*Sorrel Neuss*


Chris Stowers / Panos

Kazakhstan is a nation of extremes. Temperatures in the Central Asian steppe peak at 50 degrees celsius in summer, plummeting to minus 50 in winter. Clapped-out Lada cars with broken air-conditioning are standard and long journeys by road quickly become very uncomfortable. But beneath the grassland and desert stretching from Siberia to the Caspian Sea sits vast oil and mineral wealth that fuels an increasingly authoritarian regime.

Even though Kazakhstan won independence from the Soviet Union in 1991, little has changed in the power stakes. President Nursultan Nazarbaev effectively took control in 1989 when he became the First Secretary of the Kazakh Communist Party and has not shown any signs of budging since winning flawed polls in the country’s first presidential election. His Nur Otan Party holds every seat in the Majilis and several prominent opposition politicians have been murdered or jailed on trumped-up charges since 1991.

The Nazarbaev Government has repeatedly censored the press through the arbitrary use of libel and slander laws, and mosques can be shut down for not presenting the correct property registration documents.

As a major oil, uranium and grain exporter, Kazakhstan’s economic growth is strong. The capital, Astana, along with the financial centre, Almaty, are fast becoming two of the most expensive cities in the world. Business is good for the President’s friends. A handful of powerbrokers occupy every niche in the oil, banking and media sectors. In summer, the upper echelons of society traipse over the border into Kyrgyzstan, paying $20,000 apiece to shoot endangered Marco Polo sheep while taking swigs from an endless supply of vodka.

Rural migrants are flocking to the city in an effort to claim their share of petrodollars, but space is tight. House prices in Almaty jump by 70 to 140 per cent a year and what little affordable accommodation the Government sponsors is snapped up by officials who sell it on at enormous profit. Large families often squeeze into a tiny apartment where hot water supplies are unreliable.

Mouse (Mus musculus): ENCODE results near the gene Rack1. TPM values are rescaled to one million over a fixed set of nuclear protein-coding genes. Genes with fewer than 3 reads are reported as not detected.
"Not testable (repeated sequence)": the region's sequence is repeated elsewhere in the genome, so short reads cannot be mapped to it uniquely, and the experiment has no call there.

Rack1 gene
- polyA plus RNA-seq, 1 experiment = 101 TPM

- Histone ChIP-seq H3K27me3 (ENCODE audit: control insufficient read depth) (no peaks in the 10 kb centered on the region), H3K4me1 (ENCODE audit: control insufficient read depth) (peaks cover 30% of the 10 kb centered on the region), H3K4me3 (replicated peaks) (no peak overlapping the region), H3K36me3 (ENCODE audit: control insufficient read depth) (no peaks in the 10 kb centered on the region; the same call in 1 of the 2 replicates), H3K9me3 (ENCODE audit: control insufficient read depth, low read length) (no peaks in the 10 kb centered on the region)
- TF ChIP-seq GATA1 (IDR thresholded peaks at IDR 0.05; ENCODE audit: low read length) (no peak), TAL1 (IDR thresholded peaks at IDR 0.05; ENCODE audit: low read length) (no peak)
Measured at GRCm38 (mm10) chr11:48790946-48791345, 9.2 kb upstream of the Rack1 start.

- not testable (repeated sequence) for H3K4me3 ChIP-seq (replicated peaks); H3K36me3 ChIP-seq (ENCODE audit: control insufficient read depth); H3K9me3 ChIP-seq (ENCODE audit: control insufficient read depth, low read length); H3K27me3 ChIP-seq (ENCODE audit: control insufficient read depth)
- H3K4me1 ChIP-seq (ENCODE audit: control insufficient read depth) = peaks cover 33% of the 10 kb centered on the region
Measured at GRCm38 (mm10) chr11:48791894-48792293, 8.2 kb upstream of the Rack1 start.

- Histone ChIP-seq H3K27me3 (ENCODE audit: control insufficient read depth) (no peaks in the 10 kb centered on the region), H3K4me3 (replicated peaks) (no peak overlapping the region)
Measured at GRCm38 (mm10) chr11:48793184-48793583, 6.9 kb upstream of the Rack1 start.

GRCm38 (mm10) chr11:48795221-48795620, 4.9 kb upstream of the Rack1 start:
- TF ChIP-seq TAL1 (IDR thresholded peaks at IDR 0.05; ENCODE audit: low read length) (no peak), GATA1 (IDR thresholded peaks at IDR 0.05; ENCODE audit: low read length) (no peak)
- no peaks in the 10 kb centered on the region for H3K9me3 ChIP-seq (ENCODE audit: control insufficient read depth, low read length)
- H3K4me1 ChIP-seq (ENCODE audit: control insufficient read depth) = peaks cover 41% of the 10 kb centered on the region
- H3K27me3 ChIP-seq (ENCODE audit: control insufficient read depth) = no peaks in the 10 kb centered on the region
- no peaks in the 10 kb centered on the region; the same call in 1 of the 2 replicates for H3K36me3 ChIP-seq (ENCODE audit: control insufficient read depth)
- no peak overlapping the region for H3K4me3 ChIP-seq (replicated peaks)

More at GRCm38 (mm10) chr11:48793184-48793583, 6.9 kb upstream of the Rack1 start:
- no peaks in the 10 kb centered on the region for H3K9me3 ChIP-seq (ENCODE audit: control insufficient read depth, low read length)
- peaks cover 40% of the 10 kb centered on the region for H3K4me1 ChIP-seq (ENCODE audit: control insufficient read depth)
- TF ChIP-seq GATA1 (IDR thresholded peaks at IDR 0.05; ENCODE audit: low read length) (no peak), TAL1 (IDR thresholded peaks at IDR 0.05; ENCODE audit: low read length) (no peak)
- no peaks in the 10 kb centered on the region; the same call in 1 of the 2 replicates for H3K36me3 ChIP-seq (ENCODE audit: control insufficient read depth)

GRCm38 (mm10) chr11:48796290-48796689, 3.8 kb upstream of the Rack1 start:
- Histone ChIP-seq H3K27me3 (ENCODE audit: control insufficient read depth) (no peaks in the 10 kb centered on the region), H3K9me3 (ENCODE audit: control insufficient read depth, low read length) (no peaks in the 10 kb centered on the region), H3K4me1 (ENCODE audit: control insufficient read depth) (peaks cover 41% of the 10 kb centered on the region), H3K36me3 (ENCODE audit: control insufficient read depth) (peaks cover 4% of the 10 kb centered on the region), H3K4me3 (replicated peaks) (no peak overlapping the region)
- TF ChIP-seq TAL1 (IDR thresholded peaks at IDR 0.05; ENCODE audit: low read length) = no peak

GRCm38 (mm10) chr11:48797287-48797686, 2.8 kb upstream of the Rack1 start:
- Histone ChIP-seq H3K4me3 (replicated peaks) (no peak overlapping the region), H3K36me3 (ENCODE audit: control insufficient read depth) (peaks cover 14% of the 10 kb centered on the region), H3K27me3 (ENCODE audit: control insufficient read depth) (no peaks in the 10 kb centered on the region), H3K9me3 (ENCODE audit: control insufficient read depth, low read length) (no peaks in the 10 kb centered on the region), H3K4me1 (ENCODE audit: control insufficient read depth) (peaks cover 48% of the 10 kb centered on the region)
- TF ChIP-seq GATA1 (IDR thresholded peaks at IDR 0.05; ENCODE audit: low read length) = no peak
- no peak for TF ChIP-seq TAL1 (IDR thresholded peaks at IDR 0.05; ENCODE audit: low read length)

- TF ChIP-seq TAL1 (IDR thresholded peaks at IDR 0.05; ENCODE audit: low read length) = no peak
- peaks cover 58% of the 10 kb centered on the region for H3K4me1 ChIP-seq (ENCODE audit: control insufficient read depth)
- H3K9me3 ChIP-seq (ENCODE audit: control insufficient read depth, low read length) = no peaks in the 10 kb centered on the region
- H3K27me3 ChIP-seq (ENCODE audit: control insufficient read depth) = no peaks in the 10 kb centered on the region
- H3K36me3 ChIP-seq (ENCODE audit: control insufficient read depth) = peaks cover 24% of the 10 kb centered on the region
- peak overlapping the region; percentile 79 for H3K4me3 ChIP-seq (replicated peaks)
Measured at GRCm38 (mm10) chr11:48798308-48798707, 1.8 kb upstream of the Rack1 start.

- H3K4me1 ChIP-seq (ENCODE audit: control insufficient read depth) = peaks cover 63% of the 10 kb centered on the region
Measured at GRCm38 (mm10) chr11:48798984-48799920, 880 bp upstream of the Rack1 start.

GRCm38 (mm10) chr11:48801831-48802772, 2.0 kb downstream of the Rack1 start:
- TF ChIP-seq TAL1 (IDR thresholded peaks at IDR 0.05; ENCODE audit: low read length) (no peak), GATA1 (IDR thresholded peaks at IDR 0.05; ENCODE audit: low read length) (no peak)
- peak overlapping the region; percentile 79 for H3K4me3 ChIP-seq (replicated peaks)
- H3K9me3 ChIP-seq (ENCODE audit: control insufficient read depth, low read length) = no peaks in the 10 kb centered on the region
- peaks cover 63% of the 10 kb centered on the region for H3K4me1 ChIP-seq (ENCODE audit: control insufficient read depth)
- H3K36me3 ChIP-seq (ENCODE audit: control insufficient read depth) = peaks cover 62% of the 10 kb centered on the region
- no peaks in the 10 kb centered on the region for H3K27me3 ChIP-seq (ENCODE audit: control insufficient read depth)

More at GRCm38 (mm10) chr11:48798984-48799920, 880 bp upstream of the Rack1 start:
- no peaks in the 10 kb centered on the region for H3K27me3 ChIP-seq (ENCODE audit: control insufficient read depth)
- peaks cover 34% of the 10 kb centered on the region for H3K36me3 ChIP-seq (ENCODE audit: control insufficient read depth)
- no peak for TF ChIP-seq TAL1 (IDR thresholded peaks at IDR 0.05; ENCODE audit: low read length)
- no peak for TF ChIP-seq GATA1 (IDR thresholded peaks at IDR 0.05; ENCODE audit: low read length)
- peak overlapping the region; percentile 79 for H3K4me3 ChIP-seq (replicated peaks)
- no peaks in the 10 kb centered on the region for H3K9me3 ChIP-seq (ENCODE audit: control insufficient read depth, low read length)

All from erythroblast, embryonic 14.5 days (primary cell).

All public services are slowly deteriorating and the widening poverty gap is inducing nostalgia for the good old Soviet days when ‘childhood was happy’. Indeed, Saturday morning television broadcasts 1970s cartoons about lazy farmers who bring about their villages’ demise in between ad breaks promoting happy hardcore cellphone ringtones.

Under Joseph Stalin, Kazakhstan became the agricultural and industrial backbone of the Soviet Union. Kazakhs were forced to join collective farms or heavy industry and those that refused were deported to labour camps. Around 1.5 million people died of famine and disease during the 1930s and another half a million fled in horror to Mongolia, China or Turkey. By 1936, ethnic Kazaks, who are descended from 15th-century Turkic or Mongol tribes, had become a minority in their own country.

Unlike in the rest of Central Asia, their horse-riding, nomadic way of life has almost completely died out. Despite a glossy tourism campaign that says otherwise, few people in Kazakhstan actually hunt with falcons or live in yurts any more and much of the country’s beautiful wilderness is a toxic hell.

Weapons-testing sites established in northeastern Kazakhstan during the 1950s are still radioactive, and some babies near Semipalatinsk are born with defects. The Aral, which used to be the fourth largest inland sea, is now mostly desert after the two main rivers that flow into it were rerouted for irrigation during the 1960s. Strong winds whip up salt and biochemicals from the dry basin, blowing noxious dust storms as far as the Himalayas.